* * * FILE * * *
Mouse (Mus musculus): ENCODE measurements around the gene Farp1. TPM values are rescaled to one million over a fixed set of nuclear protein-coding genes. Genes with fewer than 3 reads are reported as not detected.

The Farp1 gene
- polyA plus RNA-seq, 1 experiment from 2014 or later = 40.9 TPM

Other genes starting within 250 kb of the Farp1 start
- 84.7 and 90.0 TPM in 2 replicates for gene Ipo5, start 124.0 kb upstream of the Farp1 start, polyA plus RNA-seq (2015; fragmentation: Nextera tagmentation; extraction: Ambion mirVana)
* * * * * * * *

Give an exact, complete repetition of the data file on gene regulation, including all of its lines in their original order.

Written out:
Mouse (Mus musculus): ENCODE measurements around the gene Farp1. TPM values are rescaled to one million over a fixed set of nuclear protein-coding genes. Genes with fewer than 3 reads are reported as not detected.

The Farp1 gene
- polyA plus RNA-seq, 1 experiment from 2014 or later = 40.9 TPM

Other genes starting within 250 kb of the Farp1 start
- 84.7 and 90.0 TPM in 2 replicates for gene Ipo5, start 124.0 kb upstream of the Farp1 start, polyA plus RNA-seq (2015; fragmentation: Nextera tagmentation; extraction: Ambion mirVana)